American Airlines is the largest carrier serving the US to Brasil market in terms of weekly seats offered.
American Airlines has filed an application with the U.S. Department of Transportation to seek additional rights to fly from the its cornerstone hubs to Brazil. In a press release published this afternoon, American intends to add daily round-trip services from its Chicago and Los Angeles hubs to São Paulo-Guarulhos airport (GRU). If approved, American will have linked all five of its cornerstone hubs with São Paulo, representing its commitment to the important Brasilian market. The only other international market that receives daily nonstop service from all five AA hubs is London Heathrow airport.
American is currently the largest carrier serving the US to Brasil market, offering roughly 23,000 weekly seats and representing 37% of the overall market share between the two countries. American offers daily flights between its Miami, Dallas/Ft. Worth and New York JFK hubs to São Paulo and Rio de Janeiro-Galeão airports, as well as between Miami and Belo Horizonte, Brasilia, Manaus, Recife and Salvador de Bahia.
Brasilian flag carrier TAM is the #2 carrier comprising approximately 30% of the market share, followed by Delta Air Lines, United Airlines, US Airways and Korean Air. TAM is expected to join the oneworld global alliance later this year following its 2012 merger with LAN Airlines to form LATAM Airlines.
Pending approval, American hopes to launch the LAX-GRU service in late 2013 and ORD-GRU service in late 2014. American also announced late last year that it hopes to add service to Curitiba and Porto Alegre from its Miami hub in late 2013 (utilizing a triangular routing) pending on a signed code-share agreement with TAM Airlines.
American will compete against United Airlines on the nonstop flight from Chicago to São Paulo, which UA currently serves daily on a 3-class Boeing 777. Airlines have previously struggled on flights from Chicago to deep South America, as these routes are fairly long-range (5200 – 5600 nm) and often carry lower-yielding traffic. Since North and South America are in relatively similar time zones, higher-yielding business traffic demand overnight flights in each direction to fully-optimize work productivity. As such, airlines have to dedicate two aircraft to a single nonstop routing pair to meet this need, which lowers utilization rate since the plane has to sit on the tarmac all day in between journeys. This, in turn, drives up cost factors, although the hope is to have this offset by high-fares paid on these routes.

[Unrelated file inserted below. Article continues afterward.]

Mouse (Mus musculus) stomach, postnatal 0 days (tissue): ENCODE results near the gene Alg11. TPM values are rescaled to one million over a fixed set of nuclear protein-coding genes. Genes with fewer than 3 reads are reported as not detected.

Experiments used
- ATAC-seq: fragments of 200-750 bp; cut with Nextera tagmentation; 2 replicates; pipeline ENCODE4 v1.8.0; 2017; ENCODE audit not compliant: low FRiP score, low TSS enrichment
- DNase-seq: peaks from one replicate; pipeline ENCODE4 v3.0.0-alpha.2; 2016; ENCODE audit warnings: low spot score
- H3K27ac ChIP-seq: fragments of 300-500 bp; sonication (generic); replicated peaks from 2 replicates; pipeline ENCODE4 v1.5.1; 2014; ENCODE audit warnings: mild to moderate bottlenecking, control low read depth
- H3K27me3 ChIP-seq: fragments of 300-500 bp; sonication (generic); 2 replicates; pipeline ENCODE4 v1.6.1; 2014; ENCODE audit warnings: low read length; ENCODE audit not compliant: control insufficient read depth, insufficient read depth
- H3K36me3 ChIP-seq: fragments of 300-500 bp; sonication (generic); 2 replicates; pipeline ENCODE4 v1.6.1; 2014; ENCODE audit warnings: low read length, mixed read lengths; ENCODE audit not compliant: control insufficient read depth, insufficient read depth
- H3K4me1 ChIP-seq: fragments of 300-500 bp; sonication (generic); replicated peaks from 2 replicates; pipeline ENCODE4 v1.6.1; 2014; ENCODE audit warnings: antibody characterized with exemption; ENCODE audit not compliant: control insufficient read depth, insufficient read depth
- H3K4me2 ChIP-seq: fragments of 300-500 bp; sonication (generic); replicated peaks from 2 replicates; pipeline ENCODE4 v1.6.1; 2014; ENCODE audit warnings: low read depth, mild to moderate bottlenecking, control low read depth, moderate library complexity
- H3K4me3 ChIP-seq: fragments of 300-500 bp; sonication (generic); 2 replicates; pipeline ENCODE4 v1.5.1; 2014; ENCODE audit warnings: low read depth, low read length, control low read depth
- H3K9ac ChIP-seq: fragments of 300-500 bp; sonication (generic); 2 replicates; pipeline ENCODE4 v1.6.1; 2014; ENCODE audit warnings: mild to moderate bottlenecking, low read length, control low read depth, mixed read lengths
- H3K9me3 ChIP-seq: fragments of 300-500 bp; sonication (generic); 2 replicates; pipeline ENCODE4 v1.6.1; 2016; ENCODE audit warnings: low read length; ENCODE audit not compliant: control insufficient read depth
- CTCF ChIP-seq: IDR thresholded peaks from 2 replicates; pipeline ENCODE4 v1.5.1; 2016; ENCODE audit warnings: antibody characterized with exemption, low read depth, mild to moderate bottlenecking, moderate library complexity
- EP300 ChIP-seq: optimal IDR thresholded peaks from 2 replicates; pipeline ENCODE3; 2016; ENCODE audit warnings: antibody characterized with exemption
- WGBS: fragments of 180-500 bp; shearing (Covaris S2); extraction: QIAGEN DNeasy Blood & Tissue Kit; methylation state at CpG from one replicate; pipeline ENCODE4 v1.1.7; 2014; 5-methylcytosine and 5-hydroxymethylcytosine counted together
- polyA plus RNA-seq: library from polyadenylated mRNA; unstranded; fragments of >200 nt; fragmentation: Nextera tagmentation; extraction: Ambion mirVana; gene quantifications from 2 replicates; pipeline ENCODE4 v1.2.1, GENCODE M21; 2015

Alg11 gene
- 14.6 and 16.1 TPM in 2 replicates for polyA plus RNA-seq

Both American and United have previously attempted and exited the Chicago to Buenos Aires nonstop sector several times each without long-term success. Moreover, these routes overfly existing Latin American gateway cities (Dallas, Miami) that are better-suited geographically to route traffic flows.
One key advantage that American can tap into out of Chicago (which it cannot do via its other cornerstone hubs) is that ORD is its primary gateway to Asia, offering nonstop flights to Tokyo (on both American and Japan Air Lines), Beijing (American and soon-to-be codeshare partner Hainan Airlines), Shanghai and Hong Kong (via OneWorld partner Cathay Pacific). Still, the local market isn’t very big. Feed from tier 2 and tier 3 midwest and Canadian cities that are unconnected to AA’s DFW hub may help out Chicago’s business case, but its questionable as to whether all of this will be sufficient.
American will also compete against Korean Air in the Los Angeles to São Paulo market, although Korean only offers 3-weekly frequencies and targets Brasil – Asia traffic on this route, as opposed to strictly Origin and Destination passengers between LA and GRU. Delta Air Lines previously attempted LAX-GRU in the late 2000’s at 3 weekly frequencies, which was a short-lived experiment. An even longer flight at 6,156 miles (according to the Great Circle Mapper), AA will likely struggle to attract high-yielding traffic to sustain this flight profitably year-round. However, similar to in Chicago, LAX is connected to a series of OneWorld partners (Cathay, JAL, Qantas and Malaysia) that may benefit from the feed.
The AA brand is also much stronger in Brasil than Delta’s, and the new ORD/LAX-GRU flights will benefit from feed provided by TAM (once it joins OneWorld). Brasilians also love the Disney brand and Mickey Mouse, judging by the successes of TAM’s routes to Orlando. American will open up access to an entirely new theme park (Disneyland) to Brasilians.
It also remains to be addressed as to whether or not American, pending merger with US Airways, will retain the current nonstop flights inherited from US’ Charlotte hub to Rio de Janeiro and São Paulo. US Airways has been flying from Charlotte to Rio since 2009, and will be receiving its long-awaited landing slot to fly to São Paulo starting on June 8, 2013.
Assuming so, and if the applications are approved, the combined route map will look like this in 2014: